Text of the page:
Randomized Controlled Trial Comparative Study
Four-quadrant transversus abdominis plane block with bilateral posterior TAP catheters for 48 hours provides analgesia equivalent to epidural analgesia in patients having laparoscopic colorectal surgery.summary
- G Niraj, A Kelkar, E Hart, C Horst, D Malik, C Yeow, B Singh, and S Chaudhri.
- Department of Anaesthesia, University Hospitals of Leicester NHS Trust, Leicester General Hospital, Leicester, UK.
- Anaesthesia. 2014 Apr 1;69(4):348-55.
AbstractPosterior transversus abdominis plane blocks have been reported to be an effective method of providing analgesia after lower abdominal surgery. We compared the efficacy of a novel technique of providing continuous transversus abdominis plane analgesia with epidural analgesia in patients on an enhanced recovery programme following laparoscopic colorectal surgery. A non-inferiority comparison was used. Adult patients undergoing elective laparoscopic colorectal surgery were randomly assigned to receive continuous transversus abdominis plane analgesia (n = 35) vs epidural analgesia (n = 35), in addition to a postoperative analgesic regimen comprising regular paracetamol, regular diclofenac and tramadol as required. Sixty-one patients completed the study. The transversus group received four-quadrant transversus abdominis plane blocks and bilateral posterior transversus abdominis plane catheters that were infused with levobupivacaine 0.25% for 48 h. The epidural group received an infusion of bupivacaine and fentanyl. The primary outcome measure was visual analogue scale pain score on coughing at 24 h after surgery. We found no significant difference in median (IQR [range]) visual analogue scores during coughing at 24 h between the transversus group 2.5 (1.0-3.0 [0-5.5]) and the epidural group 2.5 (1.0-5.0 [0-6.0]). The one-sided 97.5% CI was a 0.0 (∞-1.0) difference in means, establishing non-inferiority. There were no significant differences between the groups for tramadol consumption. Success rate was 28/30 (93%) in the transversus group vs 27/31 (87%) in the epidural group. Continuous transversus abdominis plane infusion was non-inferior to epidural infusion in providing analgesia after laparoscopic colorectal surgery.© 2013 The Association of Anaesthetists of Great Britain and Ireland.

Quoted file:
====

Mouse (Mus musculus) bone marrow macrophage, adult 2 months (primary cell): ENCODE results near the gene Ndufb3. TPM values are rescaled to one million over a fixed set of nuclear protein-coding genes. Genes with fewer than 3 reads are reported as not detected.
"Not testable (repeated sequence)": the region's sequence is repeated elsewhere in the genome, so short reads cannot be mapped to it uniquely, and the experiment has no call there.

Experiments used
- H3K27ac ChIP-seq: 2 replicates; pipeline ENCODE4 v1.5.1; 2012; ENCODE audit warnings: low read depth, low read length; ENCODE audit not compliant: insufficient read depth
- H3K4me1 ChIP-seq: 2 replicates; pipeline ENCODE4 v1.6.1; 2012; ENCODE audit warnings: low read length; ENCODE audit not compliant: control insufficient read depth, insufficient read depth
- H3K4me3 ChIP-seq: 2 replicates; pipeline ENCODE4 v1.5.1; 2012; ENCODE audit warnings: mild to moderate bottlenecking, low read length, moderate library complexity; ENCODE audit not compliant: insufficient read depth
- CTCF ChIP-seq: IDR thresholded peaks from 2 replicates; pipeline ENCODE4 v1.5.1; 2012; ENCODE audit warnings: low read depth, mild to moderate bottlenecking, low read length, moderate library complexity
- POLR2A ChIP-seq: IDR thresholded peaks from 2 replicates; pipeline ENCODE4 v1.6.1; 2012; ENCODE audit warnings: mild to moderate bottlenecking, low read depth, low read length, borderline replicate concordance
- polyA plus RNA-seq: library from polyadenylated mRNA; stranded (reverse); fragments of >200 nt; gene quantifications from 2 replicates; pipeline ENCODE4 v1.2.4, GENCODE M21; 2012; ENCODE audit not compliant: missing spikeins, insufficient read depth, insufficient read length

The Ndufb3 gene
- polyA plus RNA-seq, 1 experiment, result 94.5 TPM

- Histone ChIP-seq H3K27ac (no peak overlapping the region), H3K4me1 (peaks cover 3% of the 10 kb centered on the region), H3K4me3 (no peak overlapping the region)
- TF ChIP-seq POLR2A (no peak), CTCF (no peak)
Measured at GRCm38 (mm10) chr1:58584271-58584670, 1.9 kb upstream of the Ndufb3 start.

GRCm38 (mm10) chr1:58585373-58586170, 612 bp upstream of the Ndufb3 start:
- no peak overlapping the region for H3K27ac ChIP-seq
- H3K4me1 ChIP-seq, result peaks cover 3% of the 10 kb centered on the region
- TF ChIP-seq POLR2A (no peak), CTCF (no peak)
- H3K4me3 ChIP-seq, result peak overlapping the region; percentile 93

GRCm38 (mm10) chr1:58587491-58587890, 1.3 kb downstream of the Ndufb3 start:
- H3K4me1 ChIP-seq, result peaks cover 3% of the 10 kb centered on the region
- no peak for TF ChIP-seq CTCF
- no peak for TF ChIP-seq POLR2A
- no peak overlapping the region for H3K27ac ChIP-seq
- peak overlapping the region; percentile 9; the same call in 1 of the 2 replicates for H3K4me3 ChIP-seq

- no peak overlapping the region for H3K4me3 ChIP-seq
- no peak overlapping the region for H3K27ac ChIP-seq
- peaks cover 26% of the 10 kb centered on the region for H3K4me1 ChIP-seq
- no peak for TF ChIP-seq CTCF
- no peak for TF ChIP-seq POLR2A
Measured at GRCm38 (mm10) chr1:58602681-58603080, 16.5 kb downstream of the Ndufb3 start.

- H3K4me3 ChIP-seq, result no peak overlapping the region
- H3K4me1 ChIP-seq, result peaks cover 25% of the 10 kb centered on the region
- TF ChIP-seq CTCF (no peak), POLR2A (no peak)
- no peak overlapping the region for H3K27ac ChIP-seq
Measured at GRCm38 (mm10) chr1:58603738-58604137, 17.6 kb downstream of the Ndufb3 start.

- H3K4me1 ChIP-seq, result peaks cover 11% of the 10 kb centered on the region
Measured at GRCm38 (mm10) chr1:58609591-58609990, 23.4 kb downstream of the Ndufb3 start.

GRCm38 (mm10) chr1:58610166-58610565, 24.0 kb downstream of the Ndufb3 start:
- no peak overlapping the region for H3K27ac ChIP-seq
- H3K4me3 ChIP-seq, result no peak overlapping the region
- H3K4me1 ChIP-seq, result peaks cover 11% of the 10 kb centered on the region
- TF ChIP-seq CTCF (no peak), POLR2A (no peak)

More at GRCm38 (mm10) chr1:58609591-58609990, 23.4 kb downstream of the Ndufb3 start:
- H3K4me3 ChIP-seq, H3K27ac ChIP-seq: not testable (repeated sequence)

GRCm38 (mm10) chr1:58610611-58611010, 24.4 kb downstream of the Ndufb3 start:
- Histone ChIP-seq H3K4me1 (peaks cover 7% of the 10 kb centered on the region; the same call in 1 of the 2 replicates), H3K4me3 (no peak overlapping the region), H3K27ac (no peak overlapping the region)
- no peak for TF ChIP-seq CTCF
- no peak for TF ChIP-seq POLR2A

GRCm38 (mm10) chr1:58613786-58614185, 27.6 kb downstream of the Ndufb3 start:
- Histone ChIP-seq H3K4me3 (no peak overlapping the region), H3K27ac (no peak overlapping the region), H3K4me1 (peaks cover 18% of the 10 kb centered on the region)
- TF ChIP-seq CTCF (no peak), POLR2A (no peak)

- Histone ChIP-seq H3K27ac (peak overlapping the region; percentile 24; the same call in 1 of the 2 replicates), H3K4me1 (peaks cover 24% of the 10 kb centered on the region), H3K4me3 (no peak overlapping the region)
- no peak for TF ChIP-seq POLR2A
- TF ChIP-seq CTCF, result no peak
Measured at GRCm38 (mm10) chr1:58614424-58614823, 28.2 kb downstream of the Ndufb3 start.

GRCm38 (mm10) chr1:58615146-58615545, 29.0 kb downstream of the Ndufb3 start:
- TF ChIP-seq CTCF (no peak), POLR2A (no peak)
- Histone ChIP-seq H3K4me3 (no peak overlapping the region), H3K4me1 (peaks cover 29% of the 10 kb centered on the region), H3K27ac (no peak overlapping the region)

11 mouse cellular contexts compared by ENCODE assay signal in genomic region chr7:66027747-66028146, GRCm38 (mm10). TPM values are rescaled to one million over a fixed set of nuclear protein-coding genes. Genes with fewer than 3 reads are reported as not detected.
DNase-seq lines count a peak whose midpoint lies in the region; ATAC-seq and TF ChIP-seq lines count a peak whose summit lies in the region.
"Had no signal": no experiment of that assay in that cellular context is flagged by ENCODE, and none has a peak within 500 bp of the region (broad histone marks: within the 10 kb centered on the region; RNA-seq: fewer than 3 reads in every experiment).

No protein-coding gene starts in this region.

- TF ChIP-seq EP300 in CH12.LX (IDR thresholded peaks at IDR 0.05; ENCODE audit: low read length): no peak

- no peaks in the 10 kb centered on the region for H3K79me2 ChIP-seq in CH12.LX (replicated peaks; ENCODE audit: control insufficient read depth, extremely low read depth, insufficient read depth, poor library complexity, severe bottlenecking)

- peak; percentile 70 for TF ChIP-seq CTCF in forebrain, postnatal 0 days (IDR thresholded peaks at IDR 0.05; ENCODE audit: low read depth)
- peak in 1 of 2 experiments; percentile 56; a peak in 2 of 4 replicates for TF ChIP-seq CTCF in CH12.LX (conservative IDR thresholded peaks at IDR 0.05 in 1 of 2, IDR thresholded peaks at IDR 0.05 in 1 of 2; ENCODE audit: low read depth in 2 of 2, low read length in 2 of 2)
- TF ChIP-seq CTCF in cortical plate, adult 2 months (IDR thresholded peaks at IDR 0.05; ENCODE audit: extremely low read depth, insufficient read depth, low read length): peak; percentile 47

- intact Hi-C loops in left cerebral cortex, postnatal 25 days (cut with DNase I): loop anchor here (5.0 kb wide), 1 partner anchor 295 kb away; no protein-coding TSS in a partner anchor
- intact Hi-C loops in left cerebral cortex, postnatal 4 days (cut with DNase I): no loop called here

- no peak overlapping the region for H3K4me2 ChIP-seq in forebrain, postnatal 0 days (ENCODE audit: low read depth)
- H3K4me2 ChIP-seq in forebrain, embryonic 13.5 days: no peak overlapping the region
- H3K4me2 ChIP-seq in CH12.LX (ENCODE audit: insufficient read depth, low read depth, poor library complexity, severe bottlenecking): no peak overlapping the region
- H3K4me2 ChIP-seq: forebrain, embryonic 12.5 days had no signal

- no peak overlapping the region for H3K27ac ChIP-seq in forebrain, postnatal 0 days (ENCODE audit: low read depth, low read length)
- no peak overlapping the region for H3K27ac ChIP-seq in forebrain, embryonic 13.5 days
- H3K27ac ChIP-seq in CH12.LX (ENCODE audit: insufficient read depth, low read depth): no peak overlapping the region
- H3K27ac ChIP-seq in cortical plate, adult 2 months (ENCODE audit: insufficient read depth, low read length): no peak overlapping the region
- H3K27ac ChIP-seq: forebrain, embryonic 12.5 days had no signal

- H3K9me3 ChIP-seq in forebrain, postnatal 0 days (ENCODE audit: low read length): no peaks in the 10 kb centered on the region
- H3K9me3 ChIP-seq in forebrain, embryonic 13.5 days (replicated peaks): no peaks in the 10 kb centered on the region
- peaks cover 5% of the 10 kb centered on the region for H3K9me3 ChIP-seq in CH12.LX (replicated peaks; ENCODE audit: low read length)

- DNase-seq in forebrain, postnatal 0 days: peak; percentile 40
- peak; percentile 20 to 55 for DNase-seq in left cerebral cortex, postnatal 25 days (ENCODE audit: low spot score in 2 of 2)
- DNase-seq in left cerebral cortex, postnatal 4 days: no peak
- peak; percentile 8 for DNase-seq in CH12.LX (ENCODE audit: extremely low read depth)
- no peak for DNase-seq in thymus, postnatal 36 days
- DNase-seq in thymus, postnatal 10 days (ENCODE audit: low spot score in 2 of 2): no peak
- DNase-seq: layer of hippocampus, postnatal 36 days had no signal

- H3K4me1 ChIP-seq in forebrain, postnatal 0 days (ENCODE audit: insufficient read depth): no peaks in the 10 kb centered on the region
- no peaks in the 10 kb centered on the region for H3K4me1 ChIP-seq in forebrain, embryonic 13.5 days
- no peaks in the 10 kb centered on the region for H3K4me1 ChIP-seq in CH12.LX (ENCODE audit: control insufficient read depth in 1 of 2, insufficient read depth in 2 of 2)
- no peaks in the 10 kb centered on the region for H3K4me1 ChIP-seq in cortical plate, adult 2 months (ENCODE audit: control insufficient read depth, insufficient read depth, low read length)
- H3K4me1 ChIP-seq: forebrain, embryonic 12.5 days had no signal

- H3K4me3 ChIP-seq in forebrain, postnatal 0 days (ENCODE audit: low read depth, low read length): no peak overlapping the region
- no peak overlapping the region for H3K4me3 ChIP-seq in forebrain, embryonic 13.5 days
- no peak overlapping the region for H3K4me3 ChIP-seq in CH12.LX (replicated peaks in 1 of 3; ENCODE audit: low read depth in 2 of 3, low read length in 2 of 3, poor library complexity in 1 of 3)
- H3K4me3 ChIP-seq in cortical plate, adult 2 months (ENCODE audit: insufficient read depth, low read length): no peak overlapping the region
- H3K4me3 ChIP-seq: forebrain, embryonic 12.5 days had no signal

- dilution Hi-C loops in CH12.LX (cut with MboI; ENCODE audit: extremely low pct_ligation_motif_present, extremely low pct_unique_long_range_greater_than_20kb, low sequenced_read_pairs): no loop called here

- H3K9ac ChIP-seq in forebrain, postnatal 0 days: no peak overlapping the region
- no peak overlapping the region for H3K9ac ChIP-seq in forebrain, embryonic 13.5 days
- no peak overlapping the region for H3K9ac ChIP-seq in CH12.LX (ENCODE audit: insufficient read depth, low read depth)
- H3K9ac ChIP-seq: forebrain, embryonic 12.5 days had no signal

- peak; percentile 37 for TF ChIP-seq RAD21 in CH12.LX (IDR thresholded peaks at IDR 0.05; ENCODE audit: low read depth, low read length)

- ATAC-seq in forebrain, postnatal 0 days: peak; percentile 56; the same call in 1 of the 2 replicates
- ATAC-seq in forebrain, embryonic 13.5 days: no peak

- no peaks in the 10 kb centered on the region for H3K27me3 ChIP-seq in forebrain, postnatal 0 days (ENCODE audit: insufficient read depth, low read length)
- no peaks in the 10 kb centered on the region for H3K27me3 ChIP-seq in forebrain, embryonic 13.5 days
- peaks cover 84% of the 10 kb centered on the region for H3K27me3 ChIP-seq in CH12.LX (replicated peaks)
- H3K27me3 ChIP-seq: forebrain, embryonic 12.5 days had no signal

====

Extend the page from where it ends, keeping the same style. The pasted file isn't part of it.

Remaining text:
This article appears in the collections: How effective is the Transversus Abdominis Plane (TAP) Block? and Regional stuff.
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